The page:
Unfortunately, Californians have come to expect significant levels of waste and incompetence when it comes to government programs. Just last week, we learned that the “new” $290 million computer system for the California Department of Tax and Fee Administration — in the works for over a decade — was having significant problems with tax filers trying to submit their quarterly returns. Despite California being home to Silicon Valley and the best high-tech minds on the planet, the State of California has a sorry history of failure when implementing big computer projects.
Archive for date: August 4th, 2018
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The imported water that keeps most of Ventura County running comes from one main source — Northern California. It is delivered to us through the State Water Project. Protecting our supply — and our economy — means modernizing the heart of this delivery system hundreds of miles away in the Sacramento-San Joaquin Delta. The state is on the verge of doing so with a project known as California WaterFix, with Ventura County securing an important role in managing its construction. After more than 11 long years of study, planning and debate, WaterFix is moving forward.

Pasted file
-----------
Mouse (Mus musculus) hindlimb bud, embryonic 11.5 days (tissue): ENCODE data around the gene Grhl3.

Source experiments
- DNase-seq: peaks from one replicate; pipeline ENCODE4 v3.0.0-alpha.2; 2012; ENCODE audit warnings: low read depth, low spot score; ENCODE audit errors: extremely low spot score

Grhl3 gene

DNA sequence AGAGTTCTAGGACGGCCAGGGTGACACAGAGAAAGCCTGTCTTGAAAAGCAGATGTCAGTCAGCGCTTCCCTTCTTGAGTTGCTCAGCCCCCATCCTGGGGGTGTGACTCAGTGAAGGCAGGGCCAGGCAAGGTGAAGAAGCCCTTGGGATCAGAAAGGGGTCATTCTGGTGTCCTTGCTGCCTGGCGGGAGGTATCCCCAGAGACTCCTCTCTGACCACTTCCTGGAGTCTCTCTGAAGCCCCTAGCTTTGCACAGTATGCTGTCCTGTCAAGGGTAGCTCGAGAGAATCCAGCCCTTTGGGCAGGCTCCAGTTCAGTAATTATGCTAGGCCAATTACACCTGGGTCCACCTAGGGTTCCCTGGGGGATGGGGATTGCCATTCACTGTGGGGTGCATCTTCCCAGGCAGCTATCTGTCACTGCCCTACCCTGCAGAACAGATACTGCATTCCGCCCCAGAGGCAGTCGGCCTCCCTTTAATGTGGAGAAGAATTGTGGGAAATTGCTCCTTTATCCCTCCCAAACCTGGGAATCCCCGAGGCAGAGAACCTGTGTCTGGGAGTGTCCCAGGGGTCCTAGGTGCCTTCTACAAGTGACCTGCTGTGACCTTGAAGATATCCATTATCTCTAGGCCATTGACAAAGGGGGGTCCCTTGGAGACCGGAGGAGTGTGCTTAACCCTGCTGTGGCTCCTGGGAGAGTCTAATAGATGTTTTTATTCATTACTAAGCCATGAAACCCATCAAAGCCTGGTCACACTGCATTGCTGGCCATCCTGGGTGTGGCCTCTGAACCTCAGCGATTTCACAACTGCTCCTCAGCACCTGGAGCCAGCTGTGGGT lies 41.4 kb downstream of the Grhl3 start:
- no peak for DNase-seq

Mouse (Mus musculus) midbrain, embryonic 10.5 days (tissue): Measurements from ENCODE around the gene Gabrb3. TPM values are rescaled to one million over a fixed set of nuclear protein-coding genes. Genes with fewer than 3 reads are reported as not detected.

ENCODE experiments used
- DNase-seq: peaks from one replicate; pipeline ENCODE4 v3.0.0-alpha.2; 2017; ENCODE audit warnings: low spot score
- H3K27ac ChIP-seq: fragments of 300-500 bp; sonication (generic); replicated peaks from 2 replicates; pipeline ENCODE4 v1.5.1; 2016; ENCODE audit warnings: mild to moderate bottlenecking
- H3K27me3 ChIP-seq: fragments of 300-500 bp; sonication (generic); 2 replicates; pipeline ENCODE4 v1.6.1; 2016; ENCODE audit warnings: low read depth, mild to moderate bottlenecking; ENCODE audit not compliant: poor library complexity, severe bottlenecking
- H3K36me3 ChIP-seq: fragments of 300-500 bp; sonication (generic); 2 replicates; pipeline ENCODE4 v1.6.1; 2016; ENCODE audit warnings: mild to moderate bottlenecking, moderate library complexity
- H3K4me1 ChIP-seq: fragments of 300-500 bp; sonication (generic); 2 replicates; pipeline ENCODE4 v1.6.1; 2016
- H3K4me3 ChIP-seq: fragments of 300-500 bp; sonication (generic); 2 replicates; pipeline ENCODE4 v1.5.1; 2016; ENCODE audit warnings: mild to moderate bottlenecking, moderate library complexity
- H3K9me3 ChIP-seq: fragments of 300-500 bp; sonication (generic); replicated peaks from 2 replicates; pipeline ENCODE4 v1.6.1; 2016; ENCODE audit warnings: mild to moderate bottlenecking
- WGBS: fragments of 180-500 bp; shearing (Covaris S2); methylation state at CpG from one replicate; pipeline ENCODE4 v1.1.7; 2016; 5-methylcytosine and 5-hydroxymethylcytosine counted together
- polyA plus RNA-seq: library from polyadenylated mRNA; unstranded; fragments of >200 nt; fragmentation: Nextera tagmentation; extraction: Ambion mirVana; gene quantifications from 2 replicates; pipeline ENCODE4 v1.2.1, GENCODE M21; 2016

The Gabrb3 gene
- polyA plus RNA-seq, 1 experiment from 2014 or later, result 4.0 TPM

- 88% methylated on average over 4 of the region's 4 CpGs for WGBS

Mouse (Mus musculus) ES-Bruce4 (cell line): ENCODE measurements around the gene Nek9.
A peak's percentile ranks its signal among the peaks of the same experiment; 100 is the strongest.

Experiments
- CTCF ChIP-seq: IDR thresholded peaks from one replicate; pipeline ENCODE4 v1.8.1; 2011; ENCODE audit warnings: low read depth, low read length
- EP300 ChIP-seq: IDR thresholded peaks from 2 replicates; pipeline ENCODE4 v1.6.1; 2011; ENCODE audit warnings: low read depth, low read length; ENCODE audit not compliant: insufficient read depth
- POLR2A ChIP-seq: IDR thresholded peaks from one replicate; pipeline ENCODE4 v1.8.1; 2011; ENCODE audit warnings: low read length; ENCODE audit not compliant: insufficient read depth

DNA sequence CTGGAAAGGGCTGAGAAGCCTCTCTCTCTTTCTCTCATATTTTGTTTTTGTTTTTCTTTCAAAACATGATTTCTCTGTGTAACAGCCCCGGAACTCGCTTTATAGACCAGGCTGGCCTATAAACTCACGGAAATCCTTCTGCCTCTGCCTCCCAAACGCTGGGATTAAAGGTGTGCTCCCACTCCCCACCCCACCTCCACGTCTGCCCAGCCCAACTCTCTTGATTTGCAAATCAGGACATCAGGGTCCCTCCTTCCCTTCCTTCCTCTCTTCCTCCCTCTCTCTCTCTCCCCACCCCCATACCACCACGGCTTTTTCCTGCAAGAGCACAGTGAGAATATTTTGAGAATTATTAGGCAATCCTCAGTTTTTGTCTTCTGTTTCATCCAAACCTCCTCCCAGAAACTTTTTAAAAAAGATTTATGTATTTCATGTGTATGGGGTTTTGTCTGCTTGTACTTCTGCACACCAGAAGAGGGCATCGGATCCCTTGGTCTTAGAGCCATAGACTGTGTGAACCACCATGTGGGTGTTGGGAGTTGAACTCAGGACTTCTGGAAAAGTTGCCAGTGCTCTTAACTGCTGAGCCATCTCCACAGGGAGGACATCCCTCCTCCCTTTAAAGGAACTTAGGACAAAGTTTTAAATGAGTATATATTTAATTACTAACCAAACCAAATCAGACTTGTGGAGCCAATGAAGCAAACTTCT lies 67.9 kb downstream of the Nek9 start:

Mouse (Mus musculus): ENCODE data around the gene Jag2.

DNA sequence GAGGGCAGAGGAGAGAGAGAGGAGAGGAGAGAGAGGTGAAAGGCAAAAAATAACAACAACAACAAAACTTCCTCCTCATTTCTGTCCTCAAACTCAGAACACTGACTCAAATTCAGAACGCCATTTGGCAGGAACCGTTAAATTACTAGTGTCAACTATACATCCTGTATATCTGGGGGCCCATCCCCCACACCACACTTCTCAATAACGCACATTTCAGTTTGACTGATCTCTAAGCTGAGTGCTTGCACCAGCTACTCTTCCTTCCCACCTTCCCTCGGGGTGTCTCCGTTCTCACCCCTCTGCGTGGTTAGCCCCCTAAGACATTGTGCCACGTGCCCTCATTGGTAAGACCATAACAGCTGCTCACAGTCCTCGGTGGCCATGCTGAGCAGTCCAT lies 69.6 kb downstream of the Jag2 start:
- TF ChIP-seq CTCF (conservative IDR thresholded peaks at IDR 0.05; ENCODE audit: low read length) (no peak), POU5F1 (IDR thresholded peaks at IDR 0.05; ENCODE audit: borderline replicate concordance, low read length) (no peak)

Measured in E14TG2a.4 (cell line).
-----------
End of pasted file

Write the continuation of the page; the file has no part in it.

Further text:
When customers started complaining early last year about spiking water bills, authorities downplayed the situation. Water department officials repeatedly said that leaky toilets, broken sprinklers and the rising cost of water were likely to blame, even as customer complaints flooded into the agency’s public hotline for months. However, a recent analysis by the San Diego Union-Tribune has shown that single-family homes serviced by the city’s water department were collectively overcharged by more than $2 million last year — with some residents receiving bills for tens of thousands of dollars.